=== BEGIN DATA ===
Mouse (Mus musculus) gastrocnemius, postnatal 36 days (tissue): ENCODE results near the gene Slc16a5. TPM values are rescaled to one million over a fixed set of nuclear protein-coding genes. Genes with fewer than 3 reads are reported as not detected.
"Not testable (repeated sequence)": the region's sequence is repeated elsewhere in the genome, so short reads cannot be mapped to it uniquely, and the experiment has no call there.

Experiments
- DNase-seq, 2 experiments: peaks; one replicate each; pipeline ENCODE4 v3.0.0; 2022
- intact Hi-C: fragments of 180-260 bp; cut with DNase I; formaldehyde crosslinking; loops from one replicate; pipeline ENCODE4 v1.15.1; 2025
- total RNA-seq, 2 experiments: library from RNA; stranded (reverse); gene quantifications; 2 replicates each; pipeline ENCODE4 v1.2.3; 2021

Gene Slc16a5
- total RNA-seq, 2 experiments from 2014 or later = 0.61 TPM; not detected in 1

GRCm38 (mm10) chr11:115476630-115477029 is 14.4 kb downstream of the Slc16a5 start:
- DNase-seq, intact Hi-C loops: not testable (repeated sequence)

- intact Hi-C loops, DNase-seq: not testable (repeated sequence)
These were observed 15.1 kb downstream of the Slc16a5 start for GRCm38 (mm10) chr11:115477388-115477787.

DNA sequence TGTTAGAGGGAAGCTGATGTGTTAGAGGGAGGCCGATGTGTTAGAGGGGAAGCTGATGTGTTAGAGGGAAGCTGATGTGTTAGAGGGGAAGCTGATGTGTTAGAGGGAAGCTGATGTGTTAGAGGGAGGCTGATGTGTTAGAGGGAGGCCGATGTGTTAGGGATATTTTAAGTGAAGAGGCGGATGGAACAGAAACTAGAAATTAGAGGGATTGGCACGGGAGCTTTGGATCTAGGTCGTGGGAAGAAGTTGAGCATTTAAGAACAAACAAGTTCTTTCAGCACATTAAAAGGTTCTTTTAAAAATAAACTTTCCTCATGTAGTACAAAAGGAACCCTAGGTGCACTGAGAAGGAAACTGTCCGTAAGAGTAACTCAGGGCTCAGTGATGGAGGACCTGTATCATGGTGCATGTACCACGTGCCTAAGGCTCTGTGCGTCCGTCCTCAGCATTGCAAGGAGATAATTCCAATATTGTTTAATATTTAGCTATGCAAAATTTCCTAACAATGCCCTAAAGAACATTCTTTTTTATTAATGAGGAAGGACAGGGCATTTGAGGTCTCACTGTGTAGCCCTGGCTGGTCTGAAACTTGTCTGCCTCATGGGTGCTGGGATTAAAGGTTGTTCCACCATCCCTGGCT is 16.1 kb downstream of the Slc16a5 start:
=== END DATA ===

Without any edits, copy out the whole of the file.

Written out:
Mouse (Mus musculus) gastrocnemius, postnatal 36 days (tissue): ENCODE results near the gene Slc16a5. TPM values are rescaled to one million over a fixed set of nuclear protein-coding genes. Genes with fewer than 3 reads are reported as not detected.
"Not testable (repeated sequence)": the region's sequence is repeated elsewhere in the genome, so short reads cannot be mapped to it uniquely, and the experiment has no call there.

Experiments
- DNase-seq, 2 experiments: peaks; one replicate each; pipeline ENCODE4 v3.0.0; 2022
- intact Hi-C: fragments of 180-260 bp; cut with DNase I; formaldehyde crosslinking; loops from one replicate; pipeline ENCODE4 v1.15.1; 2025
- total RNA-seq, 2 experiments: library from RNA; stranded (reverse); gene quantifications; 2 replicates each; pipeline ENCODE4 v1.2.3; 2021

Gene Slc16a5
- total RNA-seq, 2 experiments from 2014 or later = 0.61 TPM; not detected in 1

GRCm38 (mm10) chr11:115476630-115477029 is 14.4 kb downstream of the Slc16a5 start:
- DNase-seq, intact Hi-C loops: not testable (repeated sequence)

- intact Hi-C loops, DNase-seq: not testable (repeated sequence)
These were observed 15.1 kb downstream of the Slc16a5 start for GRCm38 (mm10) chr11:115477388-115477787.

DNA sequence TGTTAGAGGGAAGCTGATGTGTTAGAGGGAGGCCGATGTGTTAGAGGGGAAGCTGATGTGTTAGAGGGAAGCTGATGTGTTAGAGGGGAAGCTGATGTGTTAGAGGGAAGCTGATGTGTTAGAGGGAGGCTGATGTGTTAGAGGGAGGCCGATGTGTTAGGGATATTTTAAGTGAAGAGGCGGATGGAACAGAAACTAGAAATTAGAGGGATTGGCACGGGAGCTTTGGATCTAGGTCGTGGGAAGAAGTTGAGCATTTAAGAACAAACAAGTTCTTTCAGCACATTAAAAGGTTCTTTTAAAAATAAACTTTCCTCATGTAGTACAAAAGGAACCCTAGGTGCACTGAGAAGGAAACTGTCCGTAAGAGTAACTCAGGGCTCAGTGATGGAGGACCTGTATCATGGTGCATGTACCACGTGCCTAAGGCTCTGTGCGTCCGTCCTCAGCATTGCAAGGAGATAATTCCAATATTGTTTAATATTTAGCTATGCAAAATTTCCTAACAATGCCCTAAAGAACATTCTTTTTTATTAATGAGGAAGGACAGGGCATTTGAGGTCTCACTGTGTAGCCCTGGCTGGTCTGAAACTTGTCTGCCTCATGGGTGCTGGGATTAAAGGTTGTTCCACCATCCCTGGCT is 16.1 kb downstream of the Slc16a5 start: